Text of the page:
Tuesday night's epic triple-comeback classic lasted three hours and 49 minutes and saw six Yankee pitchers throw a total of 165 pitches. Last night, Chien-Ming Wang and Mariano Rivera set the Rangers down with a mere 95 tosses in a mere two hours and 34 minutes. If not for a two bad pitches by Chien-Ming Wang in the eighth and a trio of errors by the right side of the Yankee infield earlier in the game, the 4-3 win would have been about as tidy a game as one could ask for after Tuesday night's glorious mess.
The Yanks took an early lead in the bottom of the first when Derek Jeter reached on an infield single, was pushed to second by an eight-pitch walk to DH Jason Giambi, moved to third on an Alex Rodriguez fly out to right and was plated by Tuesday night's hero, Jorge Posada.
Working with alarming efficiency, Wang managed to get into and out of a third inning jam on nine pitches (single, single, line-out, double play), but ran into trouble in the fourth when Robinson Cano botched a play at second base for the first of his two errors on the night. After Mark Teixeira grounded out to Cano to start the inning, Phil Nevin drew a five-pitch walk. Hank Blalock then hit a sharp grounder to Alex Rodriguez's left that the Yankee third baseman managed to stab and shovel to second to force out Nevin. Cano, thinking of turning another inning-ending double play, took the throw coming across the bag, but dropped the ball while making the transfer to his throwing hand. Not only that, but in his haste to turn the DP, came too far across the bag to get the neighborhood call, a situation likely exacerbated by his flubbing the transfer. Nevin was called safe and Kevin Mench followed with an RBI single on the next pitch before Wang struck out Brad Wilkerson on three more throws.
Cano literally booted another ball in the top of the fifth, but another DP grounder erased his baserunner and Wang pounced on a Gary Matthews Jr. bunt to get out of the inning on just seven pitches. The Yanks then sprung into action with two outs in the fifth when another eight-pitch Giambi at-bat ended in a flared double to left center. Alex Rodriguez followed with his second infield single of the game, this one ticking off the end of Hank Blalock's glove in the shortstop hole (the first was a Baltimore chop Alex beat out). That brought up Posada, who again delivered an RBI single. Cano and Bernie Williams followed with RBI singles past Mark DeRosa into right before Andy Phillips threw his bat at a 2-2 pitch to ground into an inning-ending fielder's choice.
Wang continued to cruise from there, needing eight pitches in the sixth--with Cano narrowly avoiding another error on the first out (as in the fifth, he didn't stay down on a grounder right to him), before turning yet another inning-ending double play--and eight more in the seventh, thanks to a terrific spin play by Jeter ranging behind second. Incidentally, Andy Phillips, who committed the first error of the game in the first, made difficult picks at first on both the sixth-inning double play and Jeter's spin-throw in the seventh.
In the eighth, Wang got DeRosa to ground out on his second pitch, but then gave up a double to Gerald Laird and a two-run homer to Matthews on his next two offerings to bring the Rangers within a run. He then needed just seven more pitches to get Michael Young and Teixeira to ground out to end the inning, ending his night having thrown 68 percent of a mere 81 pitches for strikes across eight innings of work. Mariano Rivera, pitched a 1-2-3 ninth to wrap things up.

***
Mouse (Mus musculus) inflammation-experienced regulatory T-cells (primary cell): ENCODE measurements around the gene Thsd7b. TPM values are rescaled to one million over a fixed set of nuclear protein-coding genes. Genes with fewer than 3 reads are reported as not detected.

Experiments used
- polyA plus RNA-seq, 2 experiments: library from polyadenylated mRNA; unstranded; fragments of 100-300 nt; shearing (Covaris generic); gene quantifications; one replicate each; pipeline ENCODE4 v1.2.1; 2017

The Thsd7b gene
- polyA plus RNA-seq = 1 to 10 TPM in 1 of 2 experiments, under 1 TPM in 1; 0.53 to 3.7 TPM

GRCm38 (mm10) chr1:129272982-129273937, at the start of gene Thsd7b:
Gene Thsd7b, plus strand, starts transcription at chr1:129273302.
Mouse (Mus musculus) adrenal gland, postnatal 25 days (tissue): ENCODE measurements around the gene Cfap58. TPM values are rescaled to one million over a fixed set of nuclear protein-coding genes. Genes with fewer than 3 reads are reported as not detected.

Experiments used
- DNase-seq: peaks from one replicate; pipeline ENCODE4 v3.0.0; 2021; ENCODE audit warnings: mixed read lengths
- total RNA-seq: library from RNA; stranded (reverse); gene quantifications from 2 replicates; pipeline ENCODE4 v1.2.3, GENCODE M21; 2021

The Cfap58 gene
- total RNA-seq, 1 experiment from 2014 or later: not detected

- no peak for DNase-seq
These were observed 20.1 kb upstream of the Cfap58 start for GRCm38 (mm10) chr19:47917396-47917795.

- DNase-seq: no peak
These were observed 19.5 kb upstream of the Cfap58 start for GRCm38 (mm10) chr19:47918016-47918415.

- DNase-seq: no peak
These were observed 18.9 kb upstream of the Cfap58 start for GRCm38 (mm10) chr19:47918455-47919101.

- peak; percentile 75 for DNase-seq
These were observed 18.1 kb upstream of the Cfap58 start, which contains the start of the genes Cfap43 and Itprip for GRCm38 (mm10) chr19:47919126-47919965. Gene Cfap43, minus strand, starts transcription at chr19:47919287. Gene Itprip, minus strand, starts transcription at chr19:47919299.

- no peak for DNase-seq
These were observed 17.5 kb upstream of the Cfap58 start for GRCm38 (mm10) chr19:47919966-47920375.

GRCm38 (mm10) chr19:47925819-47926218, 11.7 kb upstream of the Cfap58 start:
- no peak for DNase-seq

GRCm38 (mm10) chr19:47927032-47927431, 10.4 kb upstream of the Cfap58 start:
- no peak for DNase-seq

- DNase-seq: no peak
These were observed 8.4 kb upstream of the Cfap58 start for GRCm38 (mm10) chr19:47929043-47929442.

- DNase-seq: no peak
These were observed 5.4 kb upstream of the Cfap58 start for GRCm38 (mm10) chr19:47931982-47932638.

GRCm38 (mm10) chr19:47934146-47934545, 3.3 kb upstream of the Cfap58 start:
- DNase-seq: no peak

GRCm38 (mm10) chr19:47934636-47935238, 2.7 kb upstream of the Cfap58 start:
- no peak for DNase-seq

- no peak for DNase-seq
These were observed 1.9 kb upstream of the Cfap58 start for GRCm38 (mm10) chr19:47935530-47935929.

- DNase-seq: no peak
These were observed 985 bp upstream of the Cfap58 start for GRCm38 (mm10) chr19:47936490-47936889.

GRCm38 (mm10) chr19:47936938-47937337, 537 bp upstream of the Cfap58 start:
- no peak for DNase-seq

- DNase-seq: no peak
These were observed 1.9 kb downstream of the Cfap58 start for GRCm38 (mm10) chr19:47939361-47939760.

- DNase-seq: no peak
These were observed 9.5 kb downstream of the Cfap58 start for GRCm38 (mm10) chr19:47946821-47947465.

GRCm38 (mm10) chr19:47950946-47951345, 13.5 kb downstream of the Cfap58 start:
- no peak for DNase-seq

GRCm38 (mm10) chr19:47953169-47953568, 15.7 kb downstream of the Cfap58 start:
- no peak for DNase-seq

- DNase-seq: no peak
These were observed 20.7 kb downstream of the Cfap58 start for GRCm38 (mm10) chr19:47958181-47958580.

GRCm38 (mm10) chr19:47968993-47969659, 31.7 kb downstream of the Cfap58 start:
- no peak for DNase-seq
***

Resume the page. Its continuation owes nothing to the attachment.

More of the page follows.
In other news, Carl Pavano threw just nine pitches in his third rehab start, his second with double-A Trenton, failing to answer the bell for the second inning because of tightness in the triceps of his pitching arm. Pavano left his previous start nearly 30 pitches shy of his allotted total due to bicep soreness, which was categorized as typical spring training soreness. Confusingly, roving pitching instructor Rich Monteleone described the problem as "soreness from his forearm, also his triceps . . . where he had it last time."
Pavano, whose rehab clock fittingly expires on June 6 (6/6/6) was expected to throw 90 pitches last night, make one more rehab start on Monday and then rejoin the team, likely making his first start in the last series of the month in Detroit. Now Joe Torre, has said that Pavano is likely headed back to Tampa, and that the setback "stops [the rehab assignment] short." Indeed, given these two setbacks, even if the soreness is insignificant Pavano won't be able to get his pitch count up to where it needs to be by June 6. Pavano's last major league start came on June 27 of last year and he was initially expected to be out for the minimum 15 days. He's now on the verge of having been out of commission for a full calendar year without having had surgery, broken or torn anything. Remarkable.
Speaking of sore starters, the Yankees are considering starting Aaron Small in place of Shawn Chacon on Sunday. Chacon took a comebacker off his left shin (his landing leg) against the Red Sox last week and it's believed that the resulting bruise has caused him to alter his mechanics, resulting in his poor showing in that game and the disaster start that set the stage for Tuesday's comeback. The Yankees will have the hematoma ultrasounded today with thoughts of draining it, and have instructed Chacon to lighten his workouts and stay off the leg as much as possible.
The Yankees finish their series with the Rangers today sending Jaret Wright up against Vincente Padilla, whose worst start of the year came against the Yanks in Texas. Fittingly, Wright will be making his eighteenth start as a Yankee, surpassing Pavano's pinstriped total. Go figure that the guy who failed his physical would turn out to be the better signing of the two (faint praise to say the least). At least the entire blogging/sabermetric community didn't see this sort of thing coming. Oh wait, we did.